MMM good morning.
nothing like waking up to the smell of dead dinosaur.
Gulf oil spill likely to reach Florida Keys, Miami, report says
Those shorelines will probably see tar balls in the months ahead, NOAA finds. Also, skimming boats prepare to go back to work, and efforts to help turtles and migrating birds are announced.
By Richard Simon and Molly Hennessy-Fiske, Los Angeles Times
July 3, 2010
Reporting from Washington and New Orleans —
Hundreds of skimming boats prepared Friday to return to calmer gulf waters in the wake of Hurricane Alex and resume cleanup of the massive BP oil spill, which scientists now predict is likely to reach the Florida Keys and Miami in the months ahead.
Using computer simulations based on 15 years of wind and ocean current data, the National Oceanic and Atmospheric Administration released a report Friday showing a 61% to 80% chance of the oil spill reaching within 20 miles of the coasts of the Florida Keys, Fort Lauderdale and Miami, mostly likely in the form of weathered tar balls.
Shorelines with the greatest chance of being soiled by oil — 81% to 100% — stretch from the Mississippi River Delta to the western Florida Panhandle, NOAA scientists said in a statement on its projections for the next four months.
Other areas of Florida have a low probability of oil hits. The Florida Panhandle has already seen tar balls wash up on beaches.
But the chances of oil reaching east-central Florida and the Eastern Seaboard are less than 1% to 20%, NOAA said. And it is "increasingly unlikely" that areas above North Carolina will be hit.
Meanwhile, officials were moving skimming vessels back to sea and were trying to protect the ecologically sensitive Chandeleur Sound area, said Coast Guard Adm. Paul Zukunft.
"It's going to be a long weekend from an oil spill response perspective," Zukunft said Friday. All skimming boats from Louisiana to the Florida Panhandle had been idle for three days because of dangerously high waves.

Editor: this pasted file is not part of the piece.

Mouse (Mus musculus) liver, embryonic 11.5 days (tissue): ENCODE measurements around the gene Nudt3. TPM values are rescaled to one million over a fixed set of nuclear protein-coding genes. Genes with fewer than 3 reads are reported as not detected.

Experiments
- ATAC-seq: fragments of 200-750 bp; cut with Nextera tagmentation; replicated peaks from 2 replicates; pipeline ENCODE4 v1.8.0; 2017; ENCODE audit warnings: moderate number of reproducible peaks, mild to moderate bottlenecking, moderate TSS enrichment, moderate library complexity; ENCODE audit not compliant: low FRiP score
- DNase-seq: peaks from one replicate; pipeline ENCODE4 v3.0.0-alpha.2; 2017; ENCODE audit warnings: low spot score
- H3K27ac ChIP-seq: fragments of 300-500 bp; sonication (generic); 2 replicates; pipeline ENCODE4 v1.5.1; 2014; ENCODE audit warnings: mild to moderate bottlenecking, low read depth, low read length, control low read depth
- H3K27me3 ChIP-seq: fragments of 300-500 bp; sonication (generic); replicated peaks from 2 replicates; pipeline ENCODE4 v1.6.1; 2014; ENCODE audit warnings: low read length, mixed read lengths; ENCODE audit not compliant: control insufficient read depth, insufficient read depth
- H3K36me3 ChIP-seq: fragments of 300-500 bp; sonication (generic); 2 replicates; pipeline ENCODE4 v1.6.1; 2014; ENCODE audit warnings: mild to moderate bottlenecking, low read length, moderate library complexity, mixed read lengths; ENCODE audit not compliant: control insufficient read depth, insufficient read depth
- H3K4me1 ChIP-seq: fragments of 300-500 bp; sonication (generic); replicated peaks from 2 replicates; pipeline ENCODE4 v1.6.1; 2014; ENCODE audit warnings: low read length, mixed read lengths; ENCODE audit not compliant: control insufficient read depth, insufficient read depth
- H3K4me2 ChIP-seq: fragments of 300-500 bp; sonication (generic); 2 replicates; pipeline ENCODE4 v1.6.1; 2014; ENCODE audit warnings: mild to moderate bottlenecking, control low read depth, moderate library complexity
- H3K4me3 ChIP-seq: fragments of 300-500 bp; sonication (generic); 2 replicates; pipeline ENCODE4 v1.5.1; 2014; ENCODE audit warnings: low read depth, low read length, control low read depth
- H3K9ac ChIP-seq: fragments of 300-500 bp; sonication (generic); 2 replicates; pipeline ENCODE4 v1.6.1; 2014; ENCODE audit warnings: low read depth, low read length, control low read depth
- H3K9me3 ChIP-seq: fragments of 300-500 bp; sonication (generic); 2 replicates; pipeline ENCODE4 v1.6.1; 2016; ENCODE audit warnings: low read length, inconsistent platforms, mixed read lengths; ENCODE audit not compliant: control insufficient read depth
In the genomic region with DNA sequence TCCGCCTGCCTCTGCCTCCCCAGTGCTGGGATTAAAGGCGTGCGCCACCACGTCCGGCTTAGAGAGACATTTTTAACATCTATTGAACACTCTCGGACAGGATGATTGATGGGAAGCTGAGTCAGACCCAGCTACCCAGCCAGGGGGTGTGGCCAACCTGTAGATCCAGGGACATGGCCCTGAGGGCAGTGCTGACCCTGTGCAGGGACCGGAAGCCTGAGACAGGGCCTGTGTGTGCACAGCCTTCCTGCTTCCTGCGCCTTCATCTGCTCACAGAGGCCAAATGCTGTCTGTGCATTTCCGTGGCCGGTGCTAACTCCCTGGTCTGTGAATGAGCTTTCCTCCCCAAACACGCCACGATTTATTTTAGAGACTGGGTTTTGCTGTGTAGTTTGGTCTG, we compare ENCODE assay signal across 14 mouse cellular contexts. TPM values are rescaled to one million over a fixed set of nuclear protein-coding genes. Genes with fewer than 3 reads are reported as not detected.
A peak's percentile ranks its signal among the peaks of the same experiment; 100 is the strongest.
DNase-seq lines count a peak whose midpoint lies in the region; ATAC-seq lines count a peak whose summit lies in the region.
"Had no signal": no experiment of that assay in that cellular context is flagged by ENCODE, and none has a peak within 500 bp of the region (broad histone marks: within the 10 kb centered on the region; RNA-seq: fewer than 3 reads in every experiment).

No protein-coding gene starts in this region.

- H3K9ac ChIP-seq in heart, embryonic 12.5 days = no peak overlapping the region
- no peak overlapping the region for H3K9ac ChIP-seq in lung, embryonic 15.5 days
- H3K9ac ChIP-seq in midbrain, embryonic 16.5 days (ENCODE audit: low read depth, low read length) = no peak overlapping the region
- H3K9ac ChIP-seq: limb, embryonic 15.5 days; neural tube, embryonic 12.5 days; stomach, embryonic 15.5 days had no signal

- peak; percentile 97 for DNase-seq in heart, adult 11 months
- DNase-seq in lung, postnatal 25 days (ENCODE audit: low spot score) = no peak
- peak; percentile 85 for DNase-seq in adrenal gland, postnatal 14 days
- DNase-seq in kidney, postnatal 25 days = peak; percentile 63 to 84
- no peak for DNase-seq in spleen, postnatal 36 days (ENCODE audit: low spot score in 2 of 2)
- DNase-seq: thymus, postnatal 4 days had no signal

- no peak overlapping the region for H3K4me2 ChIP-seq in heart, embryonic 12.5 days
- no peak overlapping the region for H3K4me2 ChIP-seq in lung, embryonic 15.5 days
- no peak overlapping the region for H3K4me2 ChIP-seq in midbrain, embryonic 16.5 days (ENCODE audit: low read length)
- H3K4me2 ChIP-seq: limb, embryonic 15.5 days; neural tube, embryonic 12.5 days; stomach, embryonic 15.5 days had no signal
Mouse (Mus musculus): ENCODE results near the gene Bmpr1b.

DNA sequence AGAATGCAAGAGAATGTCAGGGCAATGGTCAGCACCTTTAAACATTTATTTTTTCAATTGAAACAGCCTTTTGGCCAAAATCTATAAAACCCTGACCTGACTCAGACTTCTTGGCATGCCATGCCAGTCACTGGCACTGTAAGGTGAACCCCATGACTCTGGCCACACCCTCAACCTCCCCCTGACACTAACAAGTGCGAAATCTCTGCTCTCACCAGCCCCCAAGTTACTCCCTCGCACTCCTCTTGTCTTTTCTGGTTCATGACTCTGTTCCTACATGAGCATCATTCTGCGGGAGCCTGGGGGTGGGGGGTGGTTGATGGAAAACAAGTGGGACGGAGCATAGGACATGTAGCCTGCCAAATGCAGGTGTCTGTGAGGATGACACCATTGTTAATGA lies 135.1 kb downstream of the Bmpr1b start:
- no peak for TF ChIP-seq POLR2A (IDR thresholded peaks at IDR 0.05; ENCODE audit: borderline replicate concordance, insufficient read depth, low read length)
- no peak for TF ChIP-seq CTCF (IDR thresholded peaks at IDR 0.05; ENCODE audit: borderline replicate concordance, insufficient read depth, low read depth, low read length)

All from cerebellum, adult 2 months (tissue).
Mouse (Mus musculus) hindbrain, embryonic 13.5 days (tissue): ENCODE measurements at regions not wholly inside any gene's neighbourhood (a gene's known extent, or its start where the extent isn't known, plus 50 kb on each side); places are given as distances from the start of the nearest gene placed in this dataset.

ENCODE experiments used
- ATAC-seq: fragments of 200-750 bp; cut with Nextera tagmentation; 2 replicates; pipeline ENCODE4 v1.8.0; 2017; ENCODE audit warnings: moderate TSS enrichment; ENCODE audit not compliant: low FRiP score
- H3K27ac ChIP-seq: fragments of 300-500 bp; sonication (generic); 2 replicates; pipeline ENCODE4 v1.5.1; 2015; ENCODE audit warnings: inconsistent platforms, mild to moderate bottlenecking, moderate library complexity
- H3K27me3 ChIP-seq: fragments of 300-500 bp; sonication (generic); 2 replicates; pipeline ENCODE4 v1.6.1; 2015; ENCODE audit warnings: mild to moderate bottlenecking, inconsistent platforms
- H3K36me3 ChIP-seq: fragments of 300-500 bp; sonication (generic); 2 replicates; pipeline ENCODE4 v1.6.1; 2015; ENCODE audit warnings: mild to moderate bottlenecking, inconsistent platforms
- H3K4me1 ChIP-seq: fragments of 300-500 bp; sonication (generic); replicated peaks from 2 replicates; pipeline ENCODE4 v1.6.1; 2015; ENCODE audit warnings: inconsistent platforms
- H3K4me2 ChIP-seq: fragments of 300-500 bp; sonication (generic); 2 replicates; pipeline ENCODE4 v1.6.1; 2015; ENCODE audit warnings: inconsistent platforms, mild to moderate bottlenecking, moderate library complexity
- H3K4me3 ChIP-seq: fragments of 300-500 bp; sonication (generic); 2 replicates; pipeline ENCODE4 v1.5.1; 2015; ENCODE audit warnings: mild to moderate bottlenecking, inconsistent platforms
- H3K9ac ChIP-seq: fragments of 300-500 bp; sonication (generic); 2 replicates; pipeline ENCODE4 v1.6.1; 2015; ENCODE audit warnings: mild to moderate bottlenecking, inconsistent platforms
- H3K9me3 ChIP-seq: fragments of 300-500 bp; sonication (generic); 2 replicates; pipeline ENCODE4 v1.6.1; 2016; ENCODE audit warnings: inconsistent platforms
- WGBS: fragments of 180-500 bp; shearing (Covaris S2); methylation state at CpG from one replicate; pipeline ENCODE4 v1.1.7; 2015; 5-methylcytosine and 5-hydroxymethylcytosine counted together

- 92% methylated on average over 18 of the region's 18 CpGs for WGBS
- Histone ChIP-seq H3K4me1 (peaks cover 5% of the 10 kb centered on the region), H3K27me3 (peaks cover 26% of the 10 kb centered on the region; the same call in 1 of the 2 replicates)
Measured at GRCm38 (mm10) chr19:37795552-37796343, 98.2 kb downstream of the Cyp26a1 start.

Officials hoped to move another containment ship above the gushing well by Wednesday to nearly double the 25,000 barrels of oil being recovered daily. As many as 60,000 barrels a day are spewing from the well, according to government estimates.
An operation to drill a relief well, the ultimate solution to stopping the leak, is seven to eight days ahead of its mid-August target date for completion.
But Coast Guard Adm. Thad Allen, the national incident commander, said Friday: "I am reluctant to tell you it will be done before the middle of August because I think everything associated with this spill and response recovery suggests that we should under-promise and over-deliver."
BP and the Coast Guard worked out an agreement Friday with wildlife groups in response to concerns that sea turtles were being incinerated when oil slicks are burned. The parties agreed to convene a group of scientists to develop plans for monitoring future controlled burns, said Cathy Liss, president of the Washington-based Animal Welfare Institute, lead plaintiff in a lawsuit on the issue.
Liss said the officials also agreed to notify her group of any burns conducted after Tuesday and whether they have a biologist or other trained observer nearby to protect the turtles. Officials had halted such burns through Tuesday because of the weather.
The environmental groups had initially requested a temporary restraining order to prevent the burns.
Meanwhile, U.S. Fish and Wildlife officials were making plans to start shipping thousands of sea turtle eggs marked for collection along the shores of Alabama and western Florida to the Kennedy Space Center this month.
Starting July 12, turtle eggs will be removed from nests, placed in boxes and shipped in special climate-controlled, vibration-resistant FedEx trucks to a climate-controlled, predator-proof warehouse at the space center, Jacksonville, Fla.-based Fish and Wildlife spokesman Chuck Underwood said. Hatchlings will be released at various locations and times along the nearby Space Coast to avoid drawing predators, he said.
Federal officials also announced that stopover grounds would be created along the Gulf Coast in an effort to assist some of the millions of birds that will soon begin their fall migration.
Paul Schmidt, assistant director for migratory birds at the Fish and Wildlife Service, said it would be impossible to redirect vast numbers of migrating birds around the still-expanding oil slicks. But he said safe grounds for feeding and breeding could be created in coastal marshes and up to 100 miles inland.